However, right before we started executing that amazing plan, I found a blog post called “The Epic Guide to Bootstrapping a SaaS Startup from Scratch”. That post helped clarify our thinking for this project. We read the guide and decided that this guy was definitely a lot smarter than we were, so we would follow it religiously without question.

According to the guide, the first thing you have to do is figure out your value proposition.

“Getting your messaging right is perhaps one of the most important things you need to nail.”

So our message looked like this:

I believe that people want to find out which features and bugs their users care about the most so that they can prioritize tasks and engage with their users, and they would pay good money for that because collecting a ton of feedback over email/support tickets and manually trying to keep track of what’s important is annoying and inaccurate.

Then we had to come up with 20 good places to find the kinds of people that would pay to solve this problem.

“If you can’t come up with 20 good places, chance are you don’t know who your customer actually is.”

Our list included sites like IndieHackers, ProductHunt, BetaList, startup related podcasts, and anywhere else we could find people who had relatively small tech companies.

Then came the really fun part: we had to send 200 emails.

“So now, we’re going to research 10 individual people from each of the 20 places we identified. Yes. If you’re good at math, you just realized that we’re going to be going after 200 people.”

That was a pretty ridiculous amount of emails, but we were determined to follow this guide.

For the next few days, we spent most of our time writing these emails, trying to make them personalized enough to get a response. We ended up spending most of the time trying to find people’s email addresses. I would go from ProductHunt to Twitter to LinkedIn to their personal website, just to have a small chance of getting an email address. The more likely outcome was that I ran into a dead end, and all that time was wasted. Since it took so long to find email adresses, I eventually gave up on making the emails personalized.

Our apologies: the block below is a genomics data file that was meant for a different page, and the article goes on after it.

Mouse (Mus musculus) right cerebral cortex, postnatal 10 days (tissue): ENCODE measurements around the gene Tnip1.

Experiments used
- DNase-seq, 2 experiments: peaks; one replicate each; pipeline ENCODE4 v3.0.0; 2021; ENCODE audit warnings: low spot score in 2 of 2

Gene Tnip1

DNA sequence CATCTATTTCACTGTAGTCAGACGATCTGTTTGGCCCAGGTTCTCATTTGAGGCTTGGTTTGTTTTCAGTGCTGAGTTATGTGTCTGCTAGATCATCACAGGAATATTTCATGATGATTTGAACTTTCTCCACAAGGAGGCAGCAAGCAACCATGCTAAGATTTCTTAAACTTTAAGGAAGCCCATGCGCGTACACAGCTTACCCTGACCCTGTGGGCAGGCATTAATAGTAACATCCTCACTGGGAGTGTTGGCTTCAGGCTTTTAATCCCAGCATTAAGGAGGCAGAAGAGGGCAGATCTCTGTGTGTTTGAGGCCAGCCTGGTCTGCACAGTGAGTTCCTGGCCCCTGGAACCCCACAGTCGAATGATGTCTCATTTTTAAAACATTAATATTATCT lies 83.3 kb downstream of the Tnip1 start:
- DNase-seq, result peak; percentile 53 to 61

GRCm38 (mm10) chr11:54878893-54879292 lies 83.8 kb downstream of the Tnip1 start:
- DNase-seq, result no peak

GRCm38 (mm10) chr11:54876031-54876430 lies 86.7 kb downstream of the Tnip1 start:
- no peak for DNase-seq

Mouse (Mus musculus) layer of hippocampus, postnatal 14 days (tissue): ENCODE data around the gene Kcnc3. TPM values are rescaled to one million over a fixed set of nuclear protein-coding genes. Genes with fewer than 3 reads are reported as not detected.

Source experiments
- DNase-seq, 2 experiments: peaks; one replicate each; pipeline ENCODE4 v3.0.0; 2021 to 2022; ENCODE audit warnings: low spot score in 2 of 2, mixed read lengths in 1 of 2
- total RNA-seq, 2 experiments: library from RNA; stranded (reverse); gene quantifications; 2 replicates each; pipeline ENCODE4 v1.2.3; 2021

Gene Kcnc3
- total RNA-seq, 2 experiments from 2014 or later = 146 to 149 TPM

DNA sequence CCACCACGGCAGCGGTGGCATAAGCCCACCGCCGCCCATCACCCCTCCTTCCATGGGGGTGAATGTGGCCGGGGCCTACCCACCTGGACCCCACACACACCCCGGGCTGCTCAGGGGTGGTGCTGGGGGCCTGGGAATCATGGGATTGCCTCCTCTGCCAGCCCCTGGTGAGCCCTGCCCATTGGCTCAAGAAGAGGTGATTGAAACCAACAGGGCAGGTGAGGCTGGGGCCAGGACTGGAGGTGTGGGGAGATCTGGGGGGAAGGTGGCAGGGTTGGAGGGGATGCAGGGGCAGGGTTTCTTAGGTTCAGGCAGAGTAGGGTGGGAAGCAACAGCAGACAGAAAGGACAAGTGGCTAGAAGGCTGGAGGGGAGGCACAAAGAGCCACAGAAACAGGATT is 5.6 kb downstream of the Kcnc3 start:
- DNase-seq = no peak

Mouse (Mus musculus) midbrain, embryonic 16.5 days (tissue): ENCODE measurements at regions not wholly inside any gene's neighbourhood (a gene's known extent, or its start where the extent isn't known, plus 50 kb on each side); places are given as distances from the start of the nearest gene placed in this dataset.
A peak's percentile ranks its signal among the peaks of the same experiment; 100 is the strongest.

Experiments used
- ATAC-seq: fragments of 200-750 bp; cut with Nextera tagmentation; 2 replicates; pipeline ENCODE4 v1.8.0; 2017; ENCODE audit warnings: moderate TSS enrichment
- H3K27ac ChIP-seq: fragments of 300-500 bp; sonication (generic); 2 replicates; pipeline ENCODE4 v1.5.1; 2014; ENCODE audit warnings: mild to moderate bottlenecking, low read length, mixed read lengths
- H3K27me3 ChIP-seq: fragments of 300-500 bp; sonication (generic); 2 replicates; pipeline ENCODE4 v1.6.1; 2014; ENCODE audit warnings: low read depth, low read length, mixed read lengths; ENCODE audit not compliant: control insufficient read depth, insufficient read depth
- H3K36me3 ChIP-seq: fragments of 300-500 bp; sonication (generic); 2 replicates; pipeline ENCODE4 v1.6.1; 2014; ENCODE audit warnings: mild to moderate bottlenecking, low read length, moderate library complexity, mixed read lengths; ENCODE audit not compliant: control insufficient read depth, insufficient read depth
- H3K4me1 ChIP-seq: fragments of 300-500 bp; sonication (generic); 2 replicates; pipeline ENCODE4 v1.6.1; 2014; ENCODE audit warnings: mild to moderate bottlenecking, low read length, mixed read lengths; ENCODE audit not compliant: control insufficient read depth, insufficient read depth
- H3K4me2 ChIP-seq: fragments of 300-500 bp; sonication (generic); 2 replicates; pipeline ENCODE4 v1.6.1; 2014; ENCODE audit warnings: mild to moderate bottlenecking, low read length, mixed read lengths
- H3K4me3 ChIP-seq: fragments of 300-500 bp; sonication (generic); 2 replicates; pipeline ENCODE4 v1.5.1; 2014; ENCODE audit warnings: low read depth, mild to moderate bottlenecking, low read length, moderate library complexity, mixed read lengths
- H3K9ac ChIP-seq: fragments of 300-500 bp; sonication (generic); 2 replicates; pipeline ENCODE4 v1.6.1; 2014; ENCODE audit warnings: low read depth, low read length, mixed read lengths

The emails looked something like this:
We sent emails all day for 3 days in a row until we were finally done.

Our response rate was a lot higher than we expected at around 47%.
(This was probably because fellow hackers are happy to help each other)

Our responses looked something like this:

email email

The next step in the guide was to find 20 people who really wanted what we had to offer. And this is where we failed.

Our stats looked like this:

Initial responses:

Follow up for people who had a problem:

This meant that:

  • Most people did not have a problem.
  • Most of the people who had a problem already had a solution, or didn't consider it to be a big problem.
  • A small handful of people had a problem and were willing to try our solution.

We could have modified our value proposition and continued trying to get sales, but we decided that this problem was already solved by enough people.

It was time for us to leave it behind, and start working on something new.
More on that later...